Marketing Attribution in Google Analytics, comes with a few models that are given by default to help you appreciate which of your marketing channels are actually bringing you the most goal conversions in your campaign. Isn’t that awesome?! In digital marketing, there are a few given models, like Last-Click or Last Interaction model where 100% of the credit for the conversion is attributed to the last marketing activity that led to the conversion. Another example of a model is the Time Decay version, where credit is shared in a progressive way, where more of the credit is given to those marketing channels that the visitor encounters later on into his journey to conversion.

So with Attribution Modeling, I quickly found an expression for my unique kind of football analysis. The fact that my analyses are NOT ABSOLUTE in nature makes me feel very much at home with Attribution. The constant learning and testing of Marketing Attribution models in Google Analytics can greatly sharpen your ability to improve future marketing efforts; which makes me very glad that I have always rebelled against football commentators’ and general opinions, but have always learned to chart my own course in assigning credit in football teams’ victories or losses.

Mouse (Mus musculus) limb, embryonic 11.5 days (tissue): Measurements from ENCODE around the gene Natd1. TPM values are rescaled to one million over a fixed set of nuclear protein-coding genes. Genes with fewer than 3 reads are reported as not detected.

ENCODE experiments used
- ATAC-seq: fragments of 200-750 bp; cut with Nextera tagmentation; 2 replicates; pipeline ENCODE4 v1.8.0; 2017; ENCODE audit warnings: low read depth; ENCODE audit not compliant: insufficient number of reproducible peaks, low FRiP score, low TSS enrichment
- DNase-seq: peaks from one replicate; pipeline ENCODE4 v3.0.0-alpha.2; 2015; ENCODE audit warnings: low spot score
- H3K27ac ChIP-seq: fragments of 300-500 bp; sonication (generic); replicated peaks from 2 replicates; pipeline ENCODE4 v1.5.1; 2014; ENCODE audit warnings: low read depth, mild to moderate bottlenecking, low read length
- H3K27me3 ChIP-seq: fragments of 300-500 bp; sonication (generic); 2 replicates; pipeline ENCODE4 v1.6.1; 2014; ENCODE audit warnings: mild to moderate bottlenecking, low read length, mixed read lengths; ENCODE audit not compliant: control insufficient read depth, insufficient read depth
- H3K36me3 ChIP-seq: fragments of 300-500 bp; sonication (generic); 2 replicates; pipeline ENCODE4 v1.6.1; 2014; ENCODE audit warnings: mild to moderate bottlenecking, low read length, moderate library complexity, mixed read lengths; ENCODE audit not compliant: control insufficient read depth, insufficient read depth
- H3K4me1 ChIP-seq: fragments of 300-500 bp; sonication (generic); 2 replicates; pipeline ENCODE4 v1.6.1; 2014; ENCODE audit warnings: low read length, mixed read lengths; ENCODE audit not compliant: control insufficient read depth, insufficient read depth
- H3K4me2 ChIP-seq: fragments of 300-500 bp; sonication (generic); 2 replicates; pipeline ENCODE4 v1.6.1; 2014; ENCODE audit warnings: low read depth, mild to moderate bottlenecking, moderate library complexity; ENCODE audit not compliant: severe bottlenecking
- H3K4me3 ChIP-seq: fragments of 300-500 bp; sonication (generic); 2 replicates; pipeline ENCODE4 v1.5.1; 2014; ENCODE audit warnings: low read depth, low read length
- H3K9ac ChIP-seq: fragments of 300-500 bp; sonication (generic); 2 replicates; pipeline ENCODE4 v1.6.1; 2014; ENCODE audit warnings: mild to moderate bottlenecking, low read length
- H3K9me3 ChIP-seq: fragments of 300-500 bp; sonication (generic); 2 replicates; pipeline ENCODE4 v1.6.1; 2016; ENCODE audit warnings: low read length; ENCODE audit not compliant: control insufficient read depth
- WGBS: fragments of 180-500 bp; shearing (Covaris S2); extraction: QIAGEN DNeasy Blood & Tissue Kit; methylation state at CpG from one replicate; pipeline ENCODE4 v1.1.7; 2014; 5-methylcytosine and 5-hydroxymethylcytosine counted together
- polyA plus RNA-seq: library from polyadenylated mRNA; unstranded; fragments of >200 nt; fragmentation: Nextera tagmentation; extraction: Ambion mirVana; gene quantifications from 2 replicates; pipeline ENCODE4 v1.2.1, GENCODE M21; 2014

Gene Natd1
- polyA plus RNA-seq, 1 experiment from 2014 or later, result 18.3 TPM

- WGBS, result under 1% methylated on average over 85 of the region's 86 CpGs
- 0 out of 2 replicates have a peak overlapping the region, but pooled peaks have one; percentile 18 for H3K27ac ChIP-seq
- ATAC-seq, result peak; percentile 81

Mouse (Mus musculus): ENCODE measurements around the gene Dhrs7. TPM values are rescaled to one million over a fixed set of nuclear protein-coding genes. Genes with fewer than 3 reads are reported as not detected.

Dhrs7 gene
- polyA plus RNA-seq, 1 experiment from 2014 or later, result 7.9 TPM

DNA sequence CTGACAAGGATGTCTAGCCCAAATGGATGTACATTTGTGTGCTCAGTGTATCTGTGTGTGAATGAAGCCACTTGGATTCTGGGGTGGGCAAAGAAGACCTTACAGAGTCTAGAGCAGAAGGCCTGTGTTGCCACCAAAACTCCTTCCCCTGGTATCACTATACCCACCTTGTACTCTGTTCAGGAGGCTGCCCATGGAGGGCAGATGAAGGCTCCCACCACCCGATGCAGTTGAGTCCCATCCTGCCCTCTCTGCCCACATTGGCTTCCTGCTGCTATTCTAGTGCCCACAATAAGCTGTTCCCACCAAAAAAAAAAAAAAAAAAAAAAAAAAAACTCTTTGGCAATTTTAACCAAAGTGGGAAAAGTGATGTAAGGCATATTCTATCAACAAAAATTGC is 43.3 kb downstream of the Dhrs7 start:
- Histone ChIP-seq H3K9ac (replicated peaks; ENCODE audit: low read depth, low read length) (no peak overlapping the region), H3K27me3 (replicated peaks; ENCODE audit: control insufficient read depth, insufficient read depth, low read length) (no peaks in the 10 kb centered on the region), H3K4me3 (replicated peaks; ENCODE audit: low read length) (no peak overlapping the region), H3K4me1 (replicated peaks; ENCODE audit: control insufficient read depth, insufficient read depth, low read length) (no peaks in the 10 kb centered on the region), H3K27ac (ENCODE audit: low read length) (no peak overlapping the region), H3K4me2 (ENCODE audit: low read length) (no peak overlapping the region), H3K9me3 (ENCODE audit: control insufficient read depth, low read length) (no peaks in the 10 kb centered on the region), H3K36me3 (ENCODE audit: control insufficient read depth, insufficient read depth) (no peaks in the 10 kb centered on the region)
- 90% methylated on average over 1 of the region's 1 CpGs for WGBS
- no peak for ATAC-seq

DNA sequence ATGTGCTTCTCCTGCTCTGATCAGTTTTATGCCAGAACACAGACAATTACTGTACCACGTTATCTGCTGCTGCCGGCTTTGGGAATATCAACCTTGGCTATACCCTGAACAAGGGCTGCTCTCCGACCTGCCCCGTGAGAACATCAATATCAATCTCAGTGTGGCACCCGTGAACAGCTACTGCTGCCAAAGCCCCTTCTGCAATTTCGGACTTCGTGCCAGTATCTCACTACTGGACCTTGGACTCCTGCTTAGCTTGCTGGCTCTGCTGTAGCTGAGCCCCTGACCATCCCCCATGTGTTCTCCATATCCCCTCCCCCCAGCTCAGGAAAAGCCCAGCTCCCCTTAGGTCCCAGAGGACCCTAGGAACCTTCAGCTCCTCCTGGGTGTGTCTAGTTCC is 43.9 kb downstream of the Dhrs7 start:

Let me demonstrate:

LAST CLICK - The Barcelona Example:

I am not a Barcelona fan.
In fact I actually hated the club immensely from the early 90s right up until Pep Guardiola took over and turned them into the second most glorious footballing spectacle that I ever saw in my life. The most glorious being the Real Madrid era from 1995 to 2002.
Yes. I am a Real Madrid supporter; but I guess that other Madridistas might refuse to believe that, on account of what I just said about their rivals, FC Barcelona. But in such an event, all I can say to them is “grow up, and enjoy football as a game!” Hehehe.

Anyway, now I am going to demonstrate how paying close attention to Sergio Busquets, Xavi, Dani Alvez, Pedro and Lionel Messi, has coincidentally helped to greatly improve my understanding of Attribution in Google Analytics.